Updated: Oct 6
On May 5, 2022, PBS NewsHour reported a new study from the Centers for Disease Control in its first-ever national survey of high school students and their mental health.
According to this study, nearly half of the 34,000 LGBTQ youth had either attempted or considered suicide in 2021. This was up from 40-45% of youth three years earlier. Transgender students are at the highest risk, with one in five attempting suicide.
The LGBTQ population is in all of our schools. It doesn't matter if students are in rural, urban, or suburban schools; these students are struggling with their mental health more than ever before. Schools across the country have to find ways to respond to the current mental health crisis for all students and, frankly, probably aren't equipped with everything needed to make a significant difference. Public education did not create schools to handle the epic mental health issues that the pandemic has exacerbated.
Education leaders need creative and innovative ways to help support students and their declining mental health. Despite schools’ best intentions, traditional social-emotional learning (SEL) has not curbed the rise in anxiety, depression, and suicidal ideations. Administrators must be willing to support more authentic ways to deliver SEL to students – such as an embedded curriculum in academic courses instead of one-off events like a speaker in a gym. In a perfect world, schools would have all the luxuries of mental health advocates, licensed therapists, and counseling available to all students. Unfortunately, it's a daunting thought for administrators and often feels like an enormous undertaking. So much so, that it's hard to know where to start.
School stakeholders must be creative and intentional about providing students with research-based resources to improve the devastating crisis. As U.S. Surgeon General Dr. Vivek Murthy recommended, schools are just one entity that must work “to identify and respond to youth mental health needs more rapidly.”
Scholastic gaming is one of those tools.
No doubt you are wondering how on earth esports can impact the mental health of students. As Sam Ames from The Trevor Project stated in his interview with Stephanie Sy, being involved in a team and connecting to an adult who supports it can lower the risk for suicide.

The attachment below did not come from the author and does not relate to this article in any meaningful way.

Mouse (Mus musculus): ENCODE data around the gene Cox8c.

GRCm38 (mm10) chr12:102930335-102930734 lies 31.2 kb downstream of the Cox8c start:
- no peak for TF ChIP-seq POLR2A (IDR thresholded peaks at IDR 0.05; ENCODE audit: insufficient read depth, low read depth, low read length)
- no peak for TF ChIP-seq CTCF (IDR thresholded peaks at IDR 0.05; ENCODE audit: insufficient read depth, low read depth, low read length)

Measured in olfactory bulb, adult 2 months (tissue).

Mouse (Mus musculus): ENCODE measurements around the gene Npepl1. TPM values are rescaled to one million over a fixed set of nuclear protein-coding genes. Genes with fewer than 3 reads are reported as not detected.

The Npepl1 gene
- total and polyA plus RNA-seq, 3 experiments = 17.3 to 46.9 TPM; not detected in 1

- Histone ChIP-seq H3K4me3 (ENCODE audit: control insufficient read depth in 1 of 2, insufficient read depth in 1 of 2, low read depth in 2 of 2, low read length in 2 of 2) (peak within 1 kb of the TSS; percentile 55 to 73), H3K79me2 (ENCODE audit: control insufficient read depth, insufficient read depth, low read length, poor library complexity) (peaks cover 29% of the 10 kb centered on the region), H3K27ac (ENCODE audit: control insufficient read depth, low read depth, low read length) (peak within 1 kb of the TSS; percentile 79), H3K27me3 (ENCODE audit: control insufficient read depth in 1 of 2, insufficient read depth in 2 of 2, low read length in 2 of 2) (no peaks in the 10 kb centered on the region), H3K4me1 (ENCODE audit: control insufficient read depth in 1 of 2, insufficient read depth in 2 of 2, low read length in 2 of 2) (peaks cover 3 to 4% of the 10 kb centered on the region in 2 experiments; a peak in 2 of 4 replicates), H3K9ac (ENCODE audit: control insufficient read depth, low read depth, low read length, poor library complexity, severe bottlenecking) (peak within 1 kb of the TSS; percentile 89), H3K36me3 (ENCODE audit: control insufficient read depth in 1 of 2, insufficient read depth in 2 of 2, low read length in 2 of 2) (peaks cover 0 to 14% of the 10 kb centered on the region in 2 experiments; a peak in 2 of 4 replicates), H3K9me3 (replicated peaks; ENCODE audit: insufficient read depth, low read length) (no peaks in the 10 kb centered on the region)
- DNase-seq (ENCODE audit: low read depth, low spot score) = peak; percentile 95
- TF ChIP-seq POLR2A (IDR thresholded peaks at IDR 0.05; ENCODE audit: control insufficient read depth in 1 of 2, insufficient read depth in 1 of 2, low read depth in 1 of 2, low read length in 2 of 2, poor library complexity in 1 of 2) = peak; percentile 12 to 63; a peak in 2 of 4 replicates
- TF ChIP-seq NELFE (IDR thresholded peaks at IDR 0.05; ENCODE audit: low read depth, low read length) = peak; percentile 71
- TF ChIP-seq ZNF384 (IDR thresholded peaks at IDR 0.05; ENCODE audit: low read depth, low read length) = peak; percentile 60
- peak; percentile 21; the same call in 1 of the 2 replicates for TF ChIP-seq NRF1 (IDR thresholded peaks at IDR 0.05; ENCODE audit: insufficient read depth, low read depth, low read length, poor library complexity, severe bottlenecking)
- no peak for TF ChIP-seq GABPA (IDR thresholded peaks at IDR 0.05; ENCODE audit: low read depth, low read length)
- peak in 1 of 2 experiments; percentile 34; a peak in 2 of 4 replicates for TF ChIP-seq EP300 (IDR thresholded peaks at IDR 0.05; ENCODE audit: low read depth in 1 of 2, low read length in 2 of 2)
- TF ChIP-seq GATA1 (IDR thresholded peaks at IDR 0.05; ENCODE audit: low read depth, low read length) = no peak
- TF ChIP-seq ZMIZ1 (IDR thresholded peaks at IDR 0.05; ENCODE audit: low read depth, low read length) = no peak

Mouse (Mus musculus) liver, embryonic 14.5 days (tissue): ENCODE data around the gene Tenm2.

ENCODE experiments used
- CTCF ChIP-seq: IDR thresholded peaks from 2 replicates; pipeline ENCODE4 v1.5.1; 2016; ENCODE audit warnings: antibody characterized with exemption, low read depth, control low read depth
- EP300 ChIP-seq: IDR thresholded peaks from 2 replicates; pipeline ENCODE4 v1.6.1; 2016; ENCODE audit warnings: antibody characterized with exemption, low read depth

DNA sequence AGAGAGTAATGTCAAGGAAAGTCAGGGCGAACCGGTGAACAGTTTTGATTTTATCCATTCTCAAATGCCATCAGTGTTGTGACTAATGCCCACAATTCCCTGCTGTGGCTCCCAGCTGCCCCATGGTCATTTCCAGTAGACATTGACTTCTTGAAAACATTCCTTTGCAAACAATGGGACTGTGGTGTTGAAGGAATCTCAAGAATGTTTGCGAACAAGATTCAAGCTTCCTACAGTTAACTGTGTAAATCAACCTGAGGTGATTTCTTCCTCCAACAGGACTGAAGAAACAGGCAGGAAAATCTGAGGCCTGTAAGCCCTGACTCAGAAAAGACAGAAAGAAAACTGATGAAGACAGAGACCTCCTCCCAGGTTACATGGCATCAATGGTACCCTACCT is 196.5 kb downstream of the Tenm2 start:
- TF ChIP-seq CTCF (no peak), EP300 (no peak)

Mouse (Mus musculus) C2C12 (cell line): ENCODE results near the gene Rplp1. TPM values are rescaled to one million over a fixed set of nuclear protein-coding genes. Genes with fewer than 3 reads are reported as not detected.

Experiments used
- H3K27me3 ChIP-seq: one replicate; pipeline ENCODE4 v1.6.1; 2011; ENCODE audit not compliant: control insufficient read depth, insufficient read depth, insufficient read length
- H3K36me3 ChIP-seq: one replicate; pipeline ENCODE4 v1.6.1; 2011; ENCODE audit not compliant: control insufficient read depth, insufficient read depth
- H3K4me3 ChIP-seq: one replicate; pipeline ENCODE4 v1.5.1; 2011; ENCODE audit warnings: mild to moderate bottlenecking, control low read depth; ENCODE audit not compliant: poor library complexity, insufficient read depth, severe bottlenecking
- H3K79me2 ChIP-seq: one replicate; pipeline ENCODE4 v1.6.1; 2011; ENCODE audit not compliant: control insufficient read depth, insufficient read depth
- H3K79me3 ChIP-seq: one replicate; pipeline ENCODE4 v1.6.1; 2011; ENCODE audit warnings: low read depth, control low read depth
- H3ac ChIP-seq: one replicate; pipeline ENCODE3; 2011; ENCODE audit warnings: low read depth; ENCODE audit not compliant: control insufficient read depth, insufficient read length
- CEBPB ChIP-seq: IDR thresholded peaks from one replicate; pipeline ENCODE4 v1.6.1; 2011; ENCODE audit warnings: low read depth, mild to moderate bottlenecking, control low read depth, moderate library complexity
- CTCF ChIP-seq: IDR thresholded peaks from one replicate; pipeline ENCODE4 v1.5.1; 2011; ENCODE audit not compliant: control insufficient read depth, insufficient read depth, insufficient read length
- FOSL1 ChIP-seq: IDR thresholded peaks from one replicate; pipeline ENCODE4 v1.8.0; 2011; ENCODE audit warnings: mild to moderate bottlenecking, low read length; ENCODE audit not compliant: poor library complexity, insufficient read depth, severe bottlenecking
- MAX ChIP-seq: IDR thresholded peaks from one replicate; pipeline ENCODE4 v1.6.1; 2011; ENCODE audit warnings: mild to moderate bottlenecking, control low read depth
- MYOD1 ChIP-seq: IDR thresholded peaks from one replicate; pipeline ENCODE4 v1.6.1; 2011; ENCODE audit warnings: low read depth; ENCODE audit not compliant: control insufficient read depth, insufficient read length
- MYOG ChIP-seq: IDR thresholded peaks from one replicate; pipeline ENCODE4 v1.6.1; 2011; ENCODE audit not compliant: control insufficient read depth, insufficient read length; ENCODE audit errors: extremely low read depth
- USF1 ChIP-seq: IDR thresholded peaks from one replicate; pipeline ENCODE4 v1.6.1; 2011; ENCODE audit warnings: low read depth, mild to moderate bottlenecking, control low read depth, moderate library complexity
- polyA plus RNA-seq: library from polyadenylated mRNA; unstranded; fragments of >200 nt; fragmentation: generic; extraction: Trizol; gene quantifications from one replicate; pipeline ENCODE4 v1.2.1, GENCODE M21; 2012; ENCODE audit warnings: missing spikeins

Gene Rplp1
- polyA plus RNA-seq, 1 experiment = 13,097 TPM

When developing Gaming Concepts courses, the authors, Dr. Kristy Custer, a high school administrator, and Dr. Michael Russell, a high school social studies teacher, joined their efforts with Dr. Chris Jensen, a former ER physician turned science teacher who now consults for schools regarding health issues in education. He oversees a mental health study that measures the impact of Gaming Concepts courses on self-esteem, self-efficacy, and relationships with staff.
Authors of Gaming Concepts wrote lessons to emphasize five things:
Discussions (and action items) to increase diversity and inclusion in esports and school life
Emphasize that small gains are the more realistic path for all of us - not state championships
Action items to increase socialization and relationships
Dissecting the perils of social media, along with a toxic comparison to peers and self-loathing
Reflections and feedback that highlight self-worth
Any self-esteem score below 15 is considered “abnormally low.” The lower the score, the more likely the respondent has poor self-esteem, which is a mental health risk factor.
Just as the CDC study showed, the first study included 250 students and showed one in five were abnormally low in self-esteem, which put them at greater risk for poor mental health. Even more concerning were the findings with LGBTQ and non-binary students. The study reported that 53.44% of LGBTQ students and 78.57% of non-binary students scored abnormally low self-esteem ranges using the Rosenburg Self-esteem Scale.
Currently, Dr. Jensen is leading a national study with over 700 students to assess the potential impact of Gaming Concepts in grades 6-12. This study began in January 2022 and will conclude at the end of May 2022 with three data sets. These courses serve as a venue for embedded SEL. The preliminary data suggest it improves self-esteem in LGBTQ and non-binary youth and moved these cohorts out of the abnormally low self-esteem range. All the more exciting was this happened in five weeks between data set one and two.
Leaders are tasked with providing a safe and supportive environment for all students. Esports has no gender, no locker rooms, and engages students from all demographics.
Could scholastic gaming and esports be the right tool to help your LGBTQ students?
Dr. Kristen Craft has served as a teacher, principal, and district administrator in public education for the past 27 years. As the 2021 Kansas Principal of the Year, Dr. Craft works as a leadership coach and consultant to support principals helping them avoid burnout, feeling inadequate and alone by providing customized support, accountability, and feedback. A champion of students, Dr. Craft joined the team at Generation Esports as an account executive to provide information and resources to educators who are looking for ways to engage students through esports.